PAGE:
The New Zealand government is preparing itself for potential requests by countries in Southeast Asia for aid in fighting Islamic terrorists, according to Defence Minister Mark Mitchell. He said to the NZ Weekend Herald that New Zealand would contribute only the request of a host country, such as the Philippines, which lost control of Marawi city in Mindanao in May to Islamic insurgents, reportedly fighting under the Isis flag.
Mitchell said that the Philippines had big issues with securing the shipping channels, which were very active with drugs, weapons, and human trafficking. Frigate Te Kaha joined the Nimitz Carrier Strike Group in the Asia Pacific to replace the USS Fitzgerald following the latter’s collision near Japan last month. He said Te Kaha’s activities would have to be in line with New Zealand’s existing policies. “If the Nimitz was to go into an area that we wouldn’t normally patrol or it doesn’t fit in within our own policy then we would probably cut off and divert and see if there is something else they want us to do. “If we were to get a request from a partner to take up a patrol or a tasking that wasn’t inside our operational orders right now then I would take that up to Cabinet or the PM and get authority for that.”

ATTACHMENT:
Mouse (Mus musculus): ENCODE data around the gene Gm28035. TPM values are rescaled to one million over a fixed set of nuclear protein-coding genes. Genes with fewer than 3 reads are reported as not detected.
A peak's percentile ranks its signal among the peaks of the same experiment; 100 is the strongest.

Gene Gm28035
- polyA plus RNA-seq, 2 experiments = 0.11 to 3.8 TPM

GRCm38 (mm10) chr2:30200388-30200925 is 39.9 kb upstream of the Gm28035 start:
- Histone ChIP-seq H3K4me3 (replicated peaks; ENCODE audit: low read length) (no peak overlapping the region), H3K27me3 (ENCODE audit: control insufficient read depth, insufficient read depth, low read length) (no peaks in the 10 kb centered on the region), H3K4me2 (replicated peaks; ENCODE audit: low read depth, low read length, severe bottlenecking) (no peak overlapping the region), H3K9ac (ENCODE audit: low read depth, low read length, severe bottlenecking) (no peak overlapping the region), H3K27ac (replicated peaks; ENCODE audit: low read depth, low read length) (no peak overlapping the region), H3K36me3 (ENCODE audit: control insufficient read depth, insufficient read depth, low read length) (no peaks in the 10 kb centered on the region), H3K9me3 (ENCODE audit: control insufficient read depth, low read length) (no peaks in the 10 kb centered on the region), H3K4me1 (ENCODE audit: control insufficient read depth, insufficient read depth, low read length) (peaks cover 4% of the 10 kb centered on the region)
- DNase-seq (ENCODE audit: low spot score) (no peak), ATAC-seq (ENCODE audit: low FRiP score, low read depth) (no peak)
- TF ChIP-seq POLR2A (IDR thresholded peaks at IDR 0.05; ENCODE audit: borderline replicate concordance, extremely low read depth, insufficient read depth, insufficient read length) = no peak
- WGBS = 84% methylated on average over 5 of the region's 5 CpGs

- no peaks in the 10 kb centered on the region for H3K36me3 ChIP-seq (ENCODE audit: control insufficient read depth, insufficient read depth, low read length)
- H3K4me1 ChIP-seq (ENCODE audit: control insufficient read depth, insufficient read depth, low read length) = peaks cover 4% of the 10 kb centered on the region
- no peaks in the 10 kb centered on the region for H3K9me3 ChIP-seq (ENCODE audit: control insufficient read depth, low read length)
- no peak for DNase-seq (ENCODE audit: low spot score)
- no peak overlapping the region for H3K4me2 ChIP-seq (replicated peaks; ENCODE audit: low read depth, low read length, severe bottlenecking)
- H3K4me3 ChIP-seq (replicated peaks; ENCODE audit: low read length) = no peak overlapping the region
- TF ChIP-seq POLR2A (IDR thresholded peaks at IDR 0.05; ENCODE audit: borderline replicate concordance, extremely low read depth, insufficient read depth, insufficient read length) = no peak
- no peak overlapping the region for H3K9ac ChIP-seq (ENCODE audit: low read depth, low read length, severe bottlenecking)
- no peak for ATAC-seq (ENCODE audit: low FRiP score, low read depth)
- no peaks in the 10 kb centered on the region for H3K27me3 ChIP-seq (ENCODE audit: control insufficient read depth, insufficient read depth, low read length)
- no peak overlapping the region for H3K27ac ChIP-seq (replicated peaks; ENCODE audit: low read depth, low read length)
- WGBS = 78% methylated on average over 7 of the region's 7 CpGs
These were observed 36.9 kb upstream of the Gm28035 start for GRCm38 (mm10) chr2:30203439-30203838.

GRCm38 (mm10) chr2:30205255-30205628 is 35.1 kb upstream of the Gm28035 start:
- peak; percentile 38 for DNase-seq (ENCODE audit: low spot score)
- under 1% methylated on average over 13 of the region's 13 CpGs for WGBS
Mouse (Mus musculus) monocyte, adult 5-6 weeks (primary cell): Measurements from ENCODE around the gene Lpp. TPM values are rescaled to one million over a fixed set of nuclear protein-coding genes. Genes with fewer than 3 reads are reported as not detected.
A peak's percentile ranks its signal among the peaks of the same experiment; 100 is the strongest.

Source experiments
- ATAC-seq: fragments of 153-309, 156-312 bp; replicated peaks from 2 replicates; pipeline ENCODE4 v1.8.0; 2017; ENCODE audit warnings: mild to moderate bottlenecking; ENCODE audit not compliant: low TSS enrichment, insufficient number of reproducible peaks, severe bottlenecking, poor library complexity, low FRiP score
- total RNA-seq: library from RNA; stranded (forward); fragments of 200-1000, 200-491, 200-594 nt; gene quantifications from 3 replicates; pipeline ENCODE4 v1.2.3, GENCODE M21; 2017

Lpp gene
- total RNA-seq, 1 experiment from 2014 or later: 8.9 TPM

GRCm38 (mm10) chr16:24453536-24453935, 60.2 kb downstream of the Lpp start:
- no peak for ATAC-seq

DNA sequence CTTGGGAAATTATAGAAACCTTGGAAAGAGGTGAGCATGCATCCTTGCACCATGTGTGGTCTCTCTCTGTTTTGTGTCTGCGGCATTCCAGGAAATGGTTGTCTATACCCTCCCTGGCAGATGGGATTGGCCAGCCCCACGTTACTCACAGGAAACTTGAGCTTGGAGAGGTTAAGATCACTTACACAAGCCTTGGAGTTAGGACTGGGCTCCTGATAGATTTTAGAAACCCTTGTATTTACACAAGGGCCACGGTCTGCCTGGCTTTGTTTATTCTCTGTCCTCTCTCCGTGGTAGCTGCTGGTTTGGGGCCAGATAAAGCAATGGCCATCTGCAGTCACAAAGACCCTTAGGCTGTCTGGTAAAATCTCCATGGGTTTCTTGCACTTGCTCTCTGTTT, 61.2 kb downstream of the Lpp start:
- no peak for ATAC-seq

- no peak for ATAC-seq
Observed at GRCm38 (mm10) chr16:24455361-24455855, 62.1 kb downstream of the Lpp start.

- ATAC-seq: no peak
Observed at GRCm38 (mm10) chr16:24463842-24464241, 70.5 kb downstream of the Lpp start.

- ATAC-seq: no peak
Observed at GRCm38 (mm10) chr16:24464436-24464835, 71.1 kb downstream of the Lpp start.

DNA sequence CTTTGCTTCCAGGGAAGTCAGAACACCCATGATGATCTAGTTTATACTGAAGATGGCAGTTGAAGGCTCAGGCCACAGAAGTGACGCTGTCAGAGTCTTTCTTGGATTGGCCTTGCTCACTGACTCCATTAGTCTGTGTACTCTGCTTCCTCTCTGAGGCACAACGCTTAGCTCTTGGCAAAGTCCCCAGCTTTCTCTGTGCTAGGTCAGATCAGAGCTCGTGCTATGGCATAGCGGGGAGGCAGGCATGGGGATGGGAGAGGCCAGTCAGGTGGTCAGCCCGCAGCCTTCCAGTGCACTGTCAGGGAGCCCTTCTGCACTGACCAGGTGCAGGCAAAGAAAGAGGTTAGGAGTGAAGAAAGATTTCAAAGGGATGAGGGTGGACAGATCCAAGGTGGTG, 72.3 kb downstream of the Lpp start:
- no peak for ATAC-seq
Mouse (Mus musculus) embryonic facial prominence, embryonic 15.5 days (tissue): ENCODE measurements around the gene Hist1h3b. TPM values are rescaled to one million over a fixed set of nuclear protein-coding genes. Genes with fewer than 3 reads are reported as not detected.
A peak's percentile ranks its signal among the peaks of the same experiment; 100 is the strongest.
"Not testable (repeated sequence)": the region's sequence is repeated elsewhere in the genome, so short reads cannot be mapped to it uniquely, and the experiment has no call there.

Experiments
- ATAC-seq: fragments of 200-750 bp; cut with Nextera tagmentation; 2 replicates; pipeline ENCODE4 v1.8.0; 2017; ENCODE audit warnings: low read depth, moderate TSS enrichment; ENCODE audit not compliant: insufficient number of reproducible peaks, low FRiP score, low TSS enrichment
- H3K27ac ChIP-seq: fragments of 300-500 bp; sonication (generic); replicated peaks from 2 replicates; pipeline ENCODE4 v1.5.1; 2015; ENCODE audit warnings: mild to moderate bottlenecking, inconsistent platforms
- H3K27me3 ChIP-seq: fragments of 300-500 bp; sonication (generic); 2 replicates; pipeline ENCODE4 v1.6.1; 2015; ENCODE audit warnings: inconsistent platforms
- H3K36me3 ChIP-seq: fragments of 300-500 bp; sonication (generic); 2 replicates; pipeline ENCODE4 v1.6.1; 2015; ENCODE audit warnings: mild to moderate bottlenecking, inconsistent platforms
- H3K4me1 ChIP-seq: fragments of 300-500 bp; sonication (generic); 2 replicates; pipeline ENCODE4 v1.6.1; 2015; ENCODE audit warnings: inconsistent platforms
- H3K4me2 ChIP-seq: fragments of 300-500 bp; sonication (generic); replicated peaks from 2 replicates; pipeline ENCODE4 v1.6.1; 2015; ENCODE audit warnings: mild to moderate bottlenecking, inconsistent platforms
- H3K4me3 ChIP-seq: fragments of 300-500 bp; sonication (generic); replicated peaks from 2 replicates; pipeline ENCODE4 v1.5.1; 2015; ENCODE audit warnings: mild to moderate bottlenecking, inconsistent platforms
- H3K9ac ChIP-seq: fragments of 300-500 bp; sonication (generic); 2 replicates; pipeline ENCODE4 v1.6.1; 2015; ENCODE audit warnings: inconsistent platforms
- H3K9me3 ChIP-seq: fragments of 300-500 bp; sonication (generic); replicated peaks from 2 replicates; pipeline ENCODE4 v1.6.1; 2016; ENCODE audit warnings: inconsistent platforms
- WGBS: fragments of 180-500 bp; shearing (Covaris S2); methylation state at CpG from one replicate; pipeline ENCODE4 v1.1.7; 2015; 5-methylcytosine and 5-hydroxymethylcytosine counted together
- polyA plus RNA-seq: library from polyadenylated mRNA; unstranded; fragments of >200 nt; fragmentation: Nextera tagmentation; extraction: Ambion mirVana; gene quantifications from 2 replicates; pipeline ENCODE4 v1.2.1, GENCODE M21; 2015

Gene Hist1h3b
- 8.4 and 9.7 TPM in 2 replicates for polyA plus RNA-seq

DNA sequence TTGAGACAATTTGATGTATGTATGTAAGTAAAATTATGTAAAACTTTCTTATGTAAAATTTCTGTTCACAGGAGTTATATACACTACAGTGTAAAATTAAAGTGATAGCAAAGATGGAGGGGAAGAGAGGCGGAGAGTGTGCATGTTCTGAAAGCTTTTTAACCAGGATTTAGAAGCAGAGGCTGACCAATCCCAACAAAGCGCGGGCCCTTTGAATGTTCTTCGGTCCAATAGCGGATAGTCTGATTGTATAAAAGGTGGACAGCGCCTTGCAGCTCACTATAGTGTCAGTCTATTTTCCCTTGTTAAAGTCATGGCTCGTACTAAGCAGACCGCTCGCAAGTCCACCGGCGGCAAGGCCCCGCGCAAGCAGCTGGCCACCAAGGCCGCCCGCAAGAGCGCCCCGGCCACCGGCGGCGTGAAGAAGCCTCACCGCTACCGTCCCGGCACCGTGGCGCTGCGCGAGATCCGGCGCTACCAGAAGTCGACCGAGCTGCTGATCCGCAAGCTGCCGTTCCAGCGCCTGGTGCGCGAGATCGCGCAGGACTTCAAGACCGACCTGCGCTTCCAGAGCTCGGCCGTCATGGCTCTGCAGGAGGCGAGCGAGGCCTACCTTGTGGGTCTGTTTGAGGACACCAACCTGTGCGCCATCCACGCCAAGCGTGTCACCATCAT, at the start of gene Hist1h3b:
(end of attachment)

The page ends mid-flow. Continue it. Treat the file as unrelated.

Mitchell said that “we have seen Abu Sayyaf who have become very active down in Mindanao and took control of Mindanao and we are seeing a lot more activity from these Islamic extremist groups.”